How to Sleep (Almost) Anywhere with CPAP: Back-up power and battery systems for travel

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How to Sleep (Almost) Anywhere with CPAP: Back-up power and battery systems for travel

Why? To Enjoy Life! And how to do it.

If you use CPAP (Continuous Positive Airway Pressure) treatment for obstructive sleep apnea, your physician has probably told you that you should never sleep without it. If you enjoy camping, sailing, or must travel, or if you have ever lost power at home, you may recognise the need for a source of alternative or backup electrical power for the CPAP unit. An alternative source of power can be used in the event of a power outage, while travelling, or on a camping or sailing trip. A battery backup system can be especially important for individuals who are very sensitive to the effects of untreated apnea or at special risk from sleeping without CPAP treatment. With the guidance of others who have found a way to solve these problems, I am now assured of being able to sleep with my CPAP while camping, sailing, canoeing, travelling or in the event of a power failure.

The "why" is based on my experiences when normal power failed and I couldn't use my CPAP device. I finally realized that it was essential for me to have CPAP-assisted sleep every night, and therefore I had to developa battery back-up system. Why bother with a back-up system? Alternative and backup power supplies. tells that story. The "how to do it" is covered in several detailed, technically oriented pieces (see links below), including an important section of warnings. These stories will help you get started.

For the fun part of this story, you can share a trip down the Colorado River with Dave Buscher: Sleeping With My CPAP in the Grand Canyon We are pleased to present Dave Buscher's story of his exciting wilderness adventure, rafting down the Colorado River. He explains how he was able to assure good sleep during his journey, using a battery-operated, lightweight CPAP machine. (CPAP is Continuous Positive Airway Pressure, a method used to treat sleep apnea by blowing into the airway in order to keep it from collapsing during sleep.) Dave has an extensive background in military and civilian environments as an electrical engineer, so he was uniquely qualified to solve the technical problems of his trip. He is 58 years old at the time of this adventure and an entreprenuer who, with his partners, helped to found a successful company that does government defense work. The company was recently purchased by Raytheon where Dave is now Executive VP of Raytheon Solipsys Corp. He is helping his sons and their families to start various businesses to experience the entrepreneurial spirit, and is active in helping other entrepreneurs. In his spare time, he says "I am looking for various adventures that will tax my body and mind and hence the Colorado trip." Dave demonstrates that sleep apnea does not have to be a barrier to enjoying life, even in the wilderness. —Jerry Halberstadt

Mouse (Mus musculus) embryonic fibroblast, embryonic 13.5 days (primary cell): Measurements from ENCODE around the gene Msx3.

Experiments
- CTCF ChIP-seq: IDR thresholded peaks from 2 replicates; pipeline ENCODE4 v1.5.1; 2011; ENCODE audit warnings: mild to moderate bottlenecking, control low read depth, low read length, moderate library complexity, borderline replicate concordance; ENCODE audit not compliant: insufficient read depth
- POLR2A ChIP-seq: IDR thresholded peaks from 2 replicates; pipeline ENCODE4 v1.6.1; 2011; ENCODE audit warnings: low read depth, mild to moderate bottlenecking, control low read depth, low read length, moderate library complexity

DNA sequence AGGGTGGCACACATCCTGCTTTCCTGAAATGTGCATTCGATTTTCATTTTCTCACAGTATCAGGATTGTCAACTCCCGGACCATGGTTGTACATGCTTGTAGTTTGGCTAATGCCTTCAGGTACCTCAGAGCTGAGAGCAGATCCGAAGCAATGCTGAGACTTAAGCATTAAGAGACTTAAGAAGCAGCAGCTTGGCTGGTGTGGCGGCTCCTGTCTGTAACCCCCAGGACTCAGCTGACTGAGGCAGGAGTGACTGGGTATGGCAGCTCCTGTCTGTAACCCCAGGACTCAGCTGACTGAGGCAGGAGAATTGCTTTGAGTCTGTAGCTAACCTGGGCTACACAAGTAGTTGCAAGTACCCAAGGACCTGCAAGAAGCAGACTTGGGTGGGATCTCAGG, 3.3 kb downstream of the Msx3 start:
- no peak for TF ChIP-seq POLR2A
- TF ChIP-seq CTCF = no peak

The technical information which helped me create my battery back up system and this newsletter is based on correspondence with CPAP users: Gary Collins, Charles Woodson, and Lawton Mullins; and Shane Finn and others at ResMed ResMed Home Page . Their materials are used with permission. Gary lives on a mountainside and is plagued by frequent power outages. His electrical knowledge and creativity have been important inputs for this article. Charles enjoys camping and travel and is able to use his car battery while he sleeps. Lawton is determined to enjoy his canoe camping trips. I appreciate the advice and information provided to me but warn the reader not to rely solely on this information. Reference has been made to manuals of manufacturers including Schumacher, Power-to-Go, RadioShack, and EverStart, and to Phantom of the Night.

Dave Buscher, graciously contributed the article "Sleeping with My CPAP in the Grand Canyon." The excellent photographs were contributed by his sons, Mike Buscher and Steve Buscher.

Battery Operation of CPAP Devices for Sleep Apnea Treatment


Making, installing, and using a battery backup system can damage CPAP equipment, or may cause personal injury, fire, or explosion. Therefore, consult with your physician, home care company, and/or the manufacturer of your CPAP before you start. The services of a qualified electrician should be used. The Safety Warnings are part of this document and should be read together with it. This document provides information only. The reader is solely responsible for any use made of this information.


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